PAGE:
Spokane’s New Era In Transportation

In the early 1900's, this city had one of the largest concentrations of automobiles West of the Mississippi

Horse-drawn carriages became less desirable, streetcars and railroads were well established around the county and in the city, and a new contraption called the automobile became the dominant mode of transportation in Spokane.

In the year 1909, Spokane was home to several hundred automobiles. Many of these early automobiles were classified as Tin Lizzies (common cars like the Model T) and delivery trucks. In Jess Walter’s novel, The Cold Millions, several automobiles are present in Spokane. Rye Dolan got to experience one of the finest autos of the time. Before meeting Lemuel Brand, one of the city elites, Rye and Ursula the Great traveled in a fancy Peerless seven-passenger touring which was priced at around $7,000. “Heads turning like royalty was passing” was used to describe those staring at the mechanical piece of art. Having an automobile was a status symbol in those days.

In 1898, H. Henry Wemme, a Portland Businessman, sent a Spokane tent manufacturer named F. O. Berg to New York to acquire a car for him. Sent with a commission, Berg tested many models before taking a touring car back to the Pacific Northwest. Wemme was taught how to operate the contraption, but after a couple of years of failing to get it to go, it was sold to Berg and shipped to Spokane in 1900. He kept it in his possession for over a year and rode over 7,000 miles. Mr. Berg sold it to a laundryman who turned out to be an incompetent mechanic and the last owner of the car. The car was found one day to be held together by wire, rather than nuts and bolts. Traveling up Cannon Hill with several passengers, the laundryman stopped to let a team of horses pass. He then started the car back up when the wire broke, and the front end was destroyed. The occupants escaped, but the car rolled backward down the hill, burning up after impact.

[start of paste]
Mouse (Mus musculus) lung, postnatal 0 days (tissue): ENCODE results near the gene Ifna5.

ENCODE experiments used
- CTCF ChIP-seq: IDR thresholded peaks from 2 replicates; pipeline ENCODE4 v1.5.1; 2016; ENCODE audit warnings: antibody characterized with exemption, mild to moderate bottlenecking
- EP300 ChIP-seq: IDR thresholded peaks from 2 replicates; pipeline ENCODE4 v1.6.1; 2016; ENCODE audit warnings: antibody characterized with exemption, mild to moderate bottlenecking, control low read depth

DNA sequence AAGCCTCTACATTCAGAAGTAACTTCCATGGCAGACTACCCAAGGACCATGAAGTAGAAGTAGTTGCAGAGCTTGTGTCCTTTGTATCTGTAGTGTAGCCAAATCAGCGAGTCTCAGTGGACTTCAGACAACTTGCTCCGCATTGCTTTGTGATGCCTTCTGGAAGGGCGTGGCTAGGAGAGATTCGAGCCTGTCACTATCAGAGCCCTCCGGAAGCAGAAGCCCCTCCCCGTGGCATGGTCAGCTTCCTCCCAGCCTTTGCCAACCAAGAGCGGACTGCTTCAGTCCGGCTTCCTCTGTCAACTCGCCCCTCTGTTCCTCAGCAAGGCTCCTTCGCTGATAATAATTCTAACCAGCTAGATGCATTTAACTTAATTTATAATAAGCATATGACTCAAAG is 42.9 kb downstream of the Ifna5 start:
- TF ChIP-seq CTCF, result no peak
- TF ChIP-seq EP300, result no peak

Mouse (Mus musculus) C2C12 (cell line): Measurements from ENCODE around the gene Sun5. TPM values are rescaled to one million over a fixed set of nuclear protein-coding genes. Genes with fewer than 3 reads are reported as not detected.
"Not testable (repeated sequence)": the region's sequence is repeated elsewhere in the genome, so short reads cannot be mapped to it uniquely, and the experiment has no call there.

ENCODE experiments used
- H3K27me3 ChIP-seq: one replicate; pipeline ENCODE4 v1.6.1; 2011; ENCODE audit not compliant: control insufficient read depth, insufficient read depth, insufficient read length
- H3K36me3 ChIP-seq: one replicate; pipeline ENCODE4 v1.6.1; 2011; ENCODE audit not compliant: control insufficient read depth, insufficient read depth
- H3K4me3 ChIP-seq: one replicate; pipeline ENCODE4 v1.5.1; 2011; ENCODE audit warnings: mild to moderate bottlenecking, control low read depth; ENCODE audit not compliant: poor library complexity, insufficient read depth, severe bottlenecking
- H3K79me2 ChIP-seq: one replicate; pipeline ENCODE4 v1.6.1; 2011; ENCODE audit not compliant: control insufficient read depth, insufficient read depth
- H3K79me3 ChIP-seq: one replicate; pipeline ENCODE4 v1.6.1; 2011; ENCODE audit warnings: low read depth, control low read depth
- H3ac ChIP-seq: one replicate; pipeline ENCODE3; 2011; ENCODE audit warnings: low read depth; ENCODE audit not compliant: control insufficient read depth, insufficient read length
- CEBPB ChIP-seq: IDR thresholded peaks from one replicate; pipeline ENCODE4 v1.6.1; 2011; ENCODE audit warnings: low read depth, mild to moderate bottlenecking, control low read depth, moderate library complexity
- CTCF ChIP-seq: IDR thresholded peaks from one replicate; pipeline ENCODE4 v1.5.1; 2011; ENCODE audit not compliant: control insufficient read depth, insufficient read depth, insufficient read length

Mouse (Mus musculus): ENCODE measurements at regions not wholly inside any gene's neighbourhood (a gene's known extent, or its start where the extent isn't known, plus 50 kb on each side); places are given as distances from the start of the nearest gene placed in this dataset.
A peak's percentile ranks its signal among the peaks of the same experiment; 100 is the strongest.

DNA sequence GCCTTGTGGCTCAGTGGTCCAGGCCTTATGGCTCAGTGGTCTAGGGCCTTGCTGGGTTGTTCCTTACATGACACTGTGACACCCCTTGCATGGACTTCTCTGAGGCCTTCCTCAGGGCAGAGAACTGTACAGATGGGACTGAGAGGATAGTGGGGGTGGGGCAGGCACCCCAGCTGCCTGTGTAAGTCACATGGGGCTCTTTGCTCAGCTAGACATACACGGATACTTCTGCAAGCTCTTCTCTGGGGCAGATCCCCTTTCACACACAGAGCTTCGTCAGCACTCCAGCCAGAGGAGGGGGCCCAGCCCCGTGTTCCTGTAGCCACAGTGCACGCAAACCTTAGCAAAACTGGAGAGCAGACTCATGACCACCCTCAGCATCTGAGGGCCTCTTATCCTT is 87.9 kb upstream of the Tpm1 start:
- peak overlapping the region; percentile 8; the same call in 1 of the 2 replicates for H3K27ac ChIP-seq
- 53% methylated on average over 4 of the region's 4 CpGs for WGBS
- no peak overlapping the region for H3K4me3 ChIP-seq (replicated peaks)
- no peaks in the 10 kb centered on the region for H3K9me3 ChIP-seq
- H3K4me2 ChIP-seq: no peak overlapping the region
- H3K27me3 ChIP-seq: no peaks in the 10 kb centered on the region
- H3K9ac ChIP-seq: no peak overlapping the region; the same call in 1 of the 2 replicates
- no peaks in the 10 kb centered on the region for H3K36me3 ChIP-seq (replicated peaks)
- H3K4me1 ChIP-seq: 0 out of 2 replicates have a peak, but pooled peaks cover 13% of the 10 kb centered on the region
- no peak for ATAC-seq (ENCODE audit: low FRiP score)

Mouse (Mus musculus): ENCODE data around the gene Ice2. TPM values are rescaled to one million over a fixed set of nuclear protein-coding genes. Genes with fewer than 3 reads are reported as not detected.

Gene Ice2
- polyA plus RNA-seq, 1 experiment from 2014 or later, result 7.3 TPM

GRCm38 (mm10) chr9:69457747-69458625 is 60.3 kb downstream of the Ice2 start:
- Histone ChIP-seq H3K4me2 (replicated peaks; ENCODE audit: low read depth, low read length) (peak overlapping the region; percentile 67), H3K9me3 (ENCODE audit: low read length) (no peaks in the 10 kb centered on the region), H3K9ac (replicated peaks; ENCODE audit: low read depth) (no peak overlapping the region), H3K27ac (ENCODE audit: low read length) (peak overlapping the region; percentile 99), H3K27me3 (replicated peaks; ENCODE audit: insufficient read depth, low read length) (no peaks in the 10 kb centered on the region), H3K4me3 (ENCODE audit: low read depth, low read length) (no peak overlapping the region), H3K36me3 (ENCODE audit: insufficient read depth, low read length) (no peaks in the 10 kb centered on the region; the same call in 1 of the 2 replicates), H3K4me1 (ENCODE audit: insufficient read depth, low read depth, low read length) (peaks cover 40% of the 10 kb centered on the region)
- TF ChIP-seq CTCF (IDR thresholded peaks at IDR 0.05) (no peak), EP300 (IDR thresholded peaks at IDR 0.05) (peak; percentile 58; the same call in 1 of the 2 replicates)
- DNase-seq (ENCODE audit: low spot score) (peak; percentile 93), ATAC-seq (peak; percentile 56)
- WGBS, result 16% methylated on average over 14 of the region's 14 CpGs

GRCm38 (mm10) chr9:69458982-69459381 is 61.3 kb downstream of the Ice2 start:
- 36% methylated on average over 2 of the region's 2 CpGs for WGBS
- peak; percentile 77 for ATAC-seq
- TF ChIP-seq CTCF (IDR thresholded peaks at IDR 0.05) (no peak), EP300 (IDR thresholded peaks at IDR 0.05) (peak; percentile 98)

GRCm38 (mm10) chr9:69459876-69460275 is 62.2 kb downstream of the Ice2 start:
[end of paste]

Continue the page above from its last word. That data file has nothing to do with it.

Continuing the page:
Though Berg claimed to have had the first car in Spokane, that may not be true. A man named Roy Boulter claims to have had one in town several months earlier, though the car failed to run for long and was only seen in public on a couple of occasions. Spokane had some of the first cars on the West Coast. In the year 1902, the Spokane and Coeur d’Alene area was home to nearly 100 automobiles. Dr. C. P. Thomas, who owned a 1900 Franklin, was proud to be one of the first Spokanites with a car. Another doctor, A. A. Franklin, bought a 1906 Maxwell. Regretting his purchase, he sold it soon after and bought a horse. Garages were selling record amounts of automobiles. In the year 1911, over 750 cars were registered within Spokane. That number doubled the next year. The automobile became the dominant mode of transportation in the city.

With no official laws regarding automobiles, many early auto pioneers attempted to push the limits around town. On May 25, 1902, the chief of police at the time, Chief Witherspoon, observed what he claimed was a “horseless carriage” moving through the middle of downtown at a high rate of speed. Jumping off his streetcar, he caught up to the fast and furious driver and issued the man a citation for going upwards of 15 miles an hour. The current law was not to exceed six miles per hour on horseback within the city. However, since most laws were targeted toward horses and bicycles, the charges against the man were dropped since they did not pertain to automobiles. Accidents became frequent as well. Spokane saw its first fatal wreck in November 1908. Miss Mary Nicholls was killed after falling over the edge of a bluff downtown with several other passengers. Fed up with these growing problems, Chief Witherspoon began to issue dozens of ordinances related to vehicles.

By 1920, Spokane had largely completed its transition from literal horsepower to the automobile. Spokanites drove their new horseless carriages past the unused horse rings set in the curbs around town.